By Eva Phillips
I first encountered Lisa Kron’s remarkable, one-person “show,” 2.5 Minute Ride, as a referential framework characteristically unconventional mechanisms through which queer-identifying women articulate trauma and memory in Ann Cvetkovich’s seminal collection An Archive of Feelings. Kron’s all at once hilarious, confrontational, savagely poignant, wholly personal and critically public work, originally published in 2001, exists in queer and dramaturgical canons alike as a text that seamlessly captures the indistinguishability of horror and elated awe in traumatized memory. 2.5 Minute Ride is styled as an inviting presentation, in which Kron seeks to pay homage to, unpack the legacy of, and more complexly understand her father, a German-Jewish man whose parents were (presumably) killed at Auschwitz after the family was separated. The piece navigates through several defining memories and moments in Kron’s life, but the narrative is primarily framed by three, seemingly incongruous events—Kron’s trip to Auschwitz with her father; a particularly eventful visit to the amusement park Kron and her family frequent; and the impending wedding of Kron’s brother.
In a move to explore less conventional theatre, Duquesne Red Masquers brings Kron’s emotionally intricate work to life. Directed and produced with understated aplomb by John E. Lane Jr., the Red Masquers adaptation is effectively straightforward, capturing the peculiar process by which memories and our brains’ understandings of trauma turn into a sort of spectator sport. Staged as a conversational monologue incorporating a slideshow of snapshots from Kron’s family—which, importantly to the narrative, are represented only in captions, to involve the audience in the memory creation process central to 2.5 Minute Ride’s themes—Duquesne’s production hinges upon excellent technical production in addition to clever direction. Technical Director Justin Sines and Lighting Designer Louise Ferris both contribute substantially to this production’s success—their work is never too overwrought, and they effectively collaborate to generate a mimetic representation of thought and psychological exploration that is subtle, yet impressive.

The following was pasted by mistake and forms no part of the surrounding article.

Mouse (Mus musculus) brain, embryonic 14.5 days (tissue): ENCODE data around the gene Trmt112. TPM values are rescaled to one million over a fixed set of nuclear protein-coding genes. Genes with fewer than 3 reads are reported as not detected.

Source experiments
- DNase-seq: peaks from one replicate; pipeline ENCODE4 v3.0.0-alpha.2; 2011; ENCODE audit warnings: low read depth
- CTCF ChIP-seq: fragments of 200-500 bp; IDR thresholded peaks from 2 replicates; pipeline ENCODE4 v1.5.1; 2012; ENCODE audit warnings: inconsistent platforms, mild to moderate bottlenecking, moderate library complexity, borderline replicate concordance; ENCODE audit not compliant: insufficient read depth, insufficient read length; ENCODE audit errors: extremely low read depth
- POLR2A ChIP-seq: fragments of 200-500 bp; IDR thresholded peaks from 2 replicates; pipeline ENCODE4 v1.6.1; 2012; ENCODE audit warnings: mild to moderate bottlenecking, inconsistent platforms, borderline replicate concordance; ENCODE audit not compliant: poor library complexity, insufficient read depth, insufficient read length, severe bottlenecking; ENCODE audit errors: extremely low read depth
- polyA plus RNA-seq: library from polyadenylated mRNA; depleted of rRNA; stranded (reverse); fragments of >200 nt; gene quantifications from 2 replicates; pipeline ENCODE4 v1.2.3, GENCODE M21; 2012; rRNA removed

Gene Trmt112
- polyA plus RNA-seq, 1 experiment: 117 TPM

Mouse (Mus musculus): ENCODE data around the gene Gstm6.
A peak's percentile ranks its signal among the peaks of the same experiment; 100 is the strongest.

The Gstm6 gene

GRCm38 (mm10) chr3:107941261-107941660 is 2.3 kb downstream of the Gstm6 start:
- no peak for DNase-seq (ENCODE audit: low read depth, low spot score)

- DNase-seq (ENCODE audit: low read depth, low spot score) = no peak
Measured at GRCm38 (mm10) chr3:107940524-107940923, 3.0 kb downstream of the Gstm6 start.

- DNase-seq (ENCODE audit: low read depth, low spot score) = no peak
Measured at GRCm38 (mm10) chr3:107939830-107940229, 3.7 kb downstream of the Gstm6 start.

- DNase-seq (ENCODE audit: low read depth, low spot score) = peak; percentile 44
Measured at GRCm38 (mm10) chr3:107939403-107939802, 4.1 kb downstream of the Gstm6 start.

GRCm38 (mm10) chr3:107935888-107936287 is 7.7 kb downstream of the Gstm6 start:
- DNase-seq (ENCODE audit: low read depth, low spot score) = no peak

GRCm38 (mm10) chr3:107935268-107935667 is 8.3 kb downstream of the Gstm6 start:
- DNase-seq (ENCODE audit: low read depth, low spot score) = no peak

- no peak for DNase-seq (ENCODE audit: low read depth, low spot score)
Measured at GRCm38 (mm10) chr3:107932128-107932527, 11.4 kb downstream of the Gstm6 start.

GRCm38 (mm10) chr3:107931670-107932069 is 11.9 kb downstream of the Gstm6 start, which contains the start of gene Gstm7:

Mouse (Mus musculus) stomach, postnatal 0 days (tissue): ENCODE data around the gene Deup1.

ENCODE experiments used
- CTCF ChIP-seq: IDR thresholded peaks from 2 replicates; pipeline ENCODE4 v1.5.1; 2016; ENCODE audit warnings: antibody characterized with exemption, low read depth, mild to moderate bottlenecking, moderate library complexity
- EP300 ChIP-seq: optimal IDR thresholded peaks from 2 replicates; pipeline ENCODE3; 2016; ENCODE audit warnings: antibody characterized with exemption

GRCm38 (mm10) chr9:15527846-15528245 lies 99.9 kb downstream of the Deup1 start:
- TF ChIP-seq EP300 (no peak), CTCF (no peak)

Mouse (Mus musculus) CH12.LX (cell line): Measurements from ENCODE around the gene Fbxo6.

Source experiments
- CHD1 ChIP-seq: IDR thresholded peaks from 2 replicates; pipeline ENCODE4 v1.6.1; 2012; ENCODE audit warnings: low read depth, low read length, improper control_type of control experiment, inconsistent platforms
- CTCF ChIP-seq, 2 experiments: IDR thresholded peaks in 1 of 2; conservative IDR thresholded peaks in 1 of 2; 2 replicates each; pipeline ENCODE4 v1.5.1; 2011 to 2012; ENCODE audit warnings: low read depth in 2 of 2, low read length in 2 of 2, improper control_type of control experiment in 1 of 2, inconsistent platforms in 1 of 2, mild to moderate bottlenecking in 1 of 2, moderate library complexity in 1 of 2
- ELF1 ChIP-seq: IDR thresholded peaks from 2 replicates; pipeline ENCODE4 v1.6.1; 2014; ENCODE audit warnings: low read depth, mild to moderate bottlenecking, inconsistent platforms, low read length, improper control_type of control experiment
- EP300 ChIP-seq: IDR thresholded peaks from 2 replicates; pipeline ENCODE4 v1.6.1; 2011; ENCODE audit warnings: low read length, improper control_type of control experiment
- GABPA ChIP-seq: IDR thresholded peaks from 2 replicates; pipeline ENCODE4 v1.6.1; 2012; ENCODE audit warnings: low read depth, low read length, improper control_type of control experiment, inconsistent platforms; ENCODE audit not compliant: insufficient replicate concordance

Kron’s one-woman show, and the parabolic journey undertaken discursively in the show’s surprisingly tight 90ish minute duration, requires a performer who can wholly inhabit the life and complicated mentality of a woman who effectively undergoes five years of intensive therapy in under two hours. Nancy Bach Love, who teaches acting at Duquesne and Point Park, is a revelation as she fills Lisa Kron’s shoes. Whether she is reenacting the unfathomable horror of walking through rooms filled with abandoned artificial limbs and glasses of those countless killed in gas chambers (and the heartbreaking banality of watching her fragile father take his “2 o’clock pill” in one such room); or sardonically analyzing the differences between her partner’s archetypal Catholic midwestern brood, and her Jewish-immigrant clan, Love is breathlessly committed to Kron’s essence, endlessly exuding vulnerability and charming candor.
2.5 Minute Ride is a piece which shockingly demonstrates the ways in which grief and trauma turn into carnivalesque moments when trapped in memory. Much like the primal elation Kron’s father experiences when he demands that his daughter take him on the most terrifying rollercoaster at their beloved amusement park, 2.5 Minute Ride allows audiences to engage with and access the unexpected and even admonished ways in which authentic feeling is accessed and harvested. Love’s incomparable performance, and John E. Lane Jr.’s laudable direction, create an utterly hypnotizing 90 minutes of emotional theatre that linger long past the show’s heartbreaking conclusion.
2.5 Minute Ride plays at Genesius Theatre through Nov. 3.
Categories: Archived Reviews